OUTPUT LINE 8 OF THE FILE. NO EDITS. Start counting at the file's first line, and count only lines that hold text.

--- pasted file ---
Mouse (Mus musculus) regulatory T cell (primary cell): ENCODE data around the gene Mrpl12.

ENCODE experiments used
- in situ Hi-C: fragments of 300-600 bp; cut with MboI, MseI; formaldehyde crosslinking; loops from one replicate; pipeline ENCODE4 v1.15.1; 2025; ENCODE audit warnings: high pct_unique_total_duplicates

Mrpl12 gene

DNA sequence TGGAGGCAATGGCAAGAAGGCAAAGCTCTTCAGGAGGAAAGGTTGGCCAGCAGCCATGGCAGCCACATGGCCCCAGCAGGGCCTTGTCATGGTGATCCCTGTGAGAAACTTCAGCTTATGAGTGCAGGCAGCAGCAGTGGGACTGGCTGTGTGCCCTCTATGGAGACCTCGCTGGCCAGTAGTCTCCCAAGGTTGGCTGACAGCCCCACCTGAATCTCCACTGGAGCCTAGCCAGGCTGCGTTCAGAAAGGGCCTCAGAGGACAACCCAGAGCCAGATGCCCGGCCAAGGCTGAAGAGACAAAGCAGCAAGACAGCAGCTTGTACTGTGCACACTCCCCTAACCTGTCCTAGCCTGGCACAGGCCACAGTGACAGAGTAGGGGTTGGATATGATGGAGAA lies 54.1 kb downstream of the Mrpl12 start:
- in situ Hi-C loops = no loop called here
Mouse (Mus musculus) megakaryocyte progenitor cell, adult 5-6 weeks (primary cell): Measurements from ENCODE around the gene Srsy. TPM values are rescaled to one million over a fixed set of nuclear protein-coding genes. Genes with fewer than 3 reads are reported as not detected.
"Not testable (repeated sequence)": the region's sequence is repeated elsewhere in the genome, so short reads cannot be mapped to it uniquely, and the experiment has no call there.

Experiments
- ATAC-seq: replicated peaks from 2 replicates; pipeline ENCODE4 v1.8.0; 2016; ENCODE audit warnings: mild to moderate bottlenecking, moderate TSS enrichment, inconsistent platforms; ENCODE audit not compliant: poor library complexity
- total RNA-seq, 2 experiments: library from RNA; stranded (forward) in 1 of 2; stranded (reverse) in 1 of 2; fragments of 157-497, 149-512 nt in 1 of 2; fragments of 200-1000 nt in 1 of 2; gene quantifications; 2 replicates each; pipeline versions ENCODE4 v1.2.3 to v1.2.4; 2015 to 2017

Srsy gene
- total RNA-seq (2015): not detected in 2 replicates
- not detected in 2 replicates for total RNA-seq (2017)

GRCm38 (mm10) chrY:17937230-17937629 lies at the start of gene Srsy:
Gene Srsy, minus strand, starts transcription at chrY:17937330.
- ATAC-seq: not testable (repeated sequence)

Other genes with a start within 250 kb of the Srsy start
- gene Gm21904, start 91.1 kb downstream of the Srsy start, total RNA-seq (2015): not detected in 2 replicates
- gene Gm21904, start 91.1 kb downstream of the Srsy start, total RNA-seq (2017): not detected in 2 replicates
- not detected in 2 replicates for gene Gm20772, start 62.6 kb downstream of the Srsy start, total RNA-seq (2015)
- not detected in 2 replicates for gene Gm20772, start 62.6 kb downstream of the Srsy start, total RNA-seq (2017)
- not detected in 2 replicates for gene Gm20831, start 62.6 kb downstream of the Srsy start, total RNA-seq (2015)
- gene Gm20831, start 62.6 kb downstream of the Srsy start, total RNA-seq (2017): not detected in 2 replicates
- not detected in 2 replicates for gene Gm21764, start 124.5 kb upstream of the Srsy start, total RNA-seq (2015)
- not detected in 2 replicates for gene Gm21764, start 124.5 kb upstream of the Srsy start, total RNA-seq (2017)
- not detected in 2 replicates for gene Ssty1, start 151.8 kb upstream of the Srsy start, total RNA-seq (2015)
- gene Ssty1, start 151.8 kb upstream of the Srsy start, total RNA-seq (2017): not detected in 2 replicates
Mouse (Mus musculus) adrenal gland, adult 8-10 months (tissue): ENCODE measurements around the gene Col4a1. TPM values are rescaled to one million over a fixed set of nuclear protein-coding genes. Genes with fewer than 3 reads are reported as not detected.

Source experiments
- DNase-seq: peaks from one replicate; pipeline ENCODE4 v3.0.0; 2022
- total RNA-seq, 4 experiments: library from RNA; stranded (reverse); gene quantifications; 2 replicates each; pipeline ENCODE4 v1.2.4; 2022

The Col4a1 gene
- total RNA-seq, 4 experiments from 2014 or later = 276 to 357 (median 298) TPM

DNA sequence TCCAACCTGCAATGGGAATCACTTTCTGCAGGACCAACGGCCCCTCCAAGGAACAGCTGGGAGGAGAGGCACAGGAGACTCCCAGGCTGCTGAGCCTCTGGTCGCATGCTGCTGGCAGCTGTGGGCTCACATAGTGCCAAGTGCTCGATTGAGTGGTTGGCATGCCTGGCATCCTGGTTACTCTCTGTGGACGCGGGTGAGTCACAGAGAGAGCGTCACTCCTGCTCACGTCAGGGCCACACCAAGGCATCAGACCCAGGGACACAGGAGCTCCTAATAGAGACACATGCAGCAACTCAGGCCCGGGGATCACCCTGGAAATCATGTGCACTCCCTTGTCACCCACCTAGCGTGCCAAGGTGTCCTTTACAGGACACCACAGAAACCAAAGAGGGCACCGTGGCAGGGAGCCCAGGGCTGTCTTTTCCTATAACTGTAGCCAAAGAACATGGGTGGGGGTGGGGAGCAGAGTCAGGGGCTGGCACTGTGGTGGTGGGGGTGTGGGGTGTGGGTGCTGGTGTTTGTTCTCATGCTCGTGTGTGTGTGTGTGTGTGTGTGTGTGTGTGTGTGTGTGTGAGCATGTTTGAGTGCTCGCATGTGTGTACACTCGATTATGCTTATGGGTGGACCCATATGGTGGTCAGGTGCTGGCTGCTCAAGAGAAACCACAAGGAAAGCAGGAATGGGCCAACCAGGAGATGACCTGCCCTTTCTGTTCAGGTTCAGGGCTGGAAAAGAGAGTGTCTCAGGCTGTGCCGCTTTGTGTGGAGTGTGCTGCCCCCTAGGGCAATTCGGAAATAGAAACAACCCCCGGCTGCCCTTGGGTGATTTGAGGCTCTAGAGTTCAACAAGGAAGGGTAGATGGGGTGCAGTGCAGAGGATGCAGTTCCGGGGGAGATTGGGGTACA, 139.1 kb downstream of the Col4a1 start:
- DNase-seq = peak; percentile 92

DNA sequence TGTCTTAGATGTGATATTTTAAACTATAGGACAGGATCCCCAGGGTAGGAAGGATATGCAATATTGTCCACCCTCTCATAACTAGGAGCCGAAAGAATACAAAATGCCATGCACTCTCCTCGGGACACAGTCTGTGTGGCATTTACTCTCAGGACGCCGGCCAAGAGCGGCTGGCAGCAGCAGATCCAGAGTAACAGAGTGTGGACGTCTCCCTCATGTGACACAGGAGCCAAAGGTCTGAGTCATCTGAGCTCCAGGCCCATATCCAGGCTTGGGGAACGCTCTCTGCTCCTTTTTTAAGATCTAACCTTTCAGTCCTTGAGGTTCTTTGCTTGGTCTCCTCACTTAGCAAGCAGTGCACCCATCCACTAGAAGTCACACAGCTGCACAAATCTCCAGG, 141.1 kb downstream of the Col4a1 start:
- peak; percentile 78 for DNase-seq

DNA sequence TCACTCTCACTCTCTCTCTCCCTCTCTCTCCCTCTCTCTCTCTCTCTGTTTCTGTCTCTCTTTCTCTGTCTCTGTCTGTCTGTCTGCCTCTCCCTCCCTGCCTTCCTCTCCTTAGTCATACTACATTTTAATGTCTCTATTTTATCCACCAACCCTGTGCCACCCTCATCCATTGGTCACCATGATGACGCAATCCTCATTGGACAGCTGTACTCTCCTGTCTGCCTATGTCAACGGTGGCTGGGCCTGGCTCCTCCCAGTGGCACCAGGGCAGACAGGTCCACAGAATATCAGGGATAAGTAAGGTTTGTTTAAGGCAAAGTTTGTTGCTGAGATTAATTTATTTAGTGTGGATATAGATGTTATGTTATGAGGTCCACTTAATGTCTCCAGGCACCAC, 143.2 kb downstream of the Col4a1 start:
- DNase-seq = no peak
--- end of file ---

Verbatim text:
"Not testable (repeated sequence)": the region's sequence is repeated elsewhere in the genome, so short reads cannot be mapped to it uniquely, and the experiment has no call there.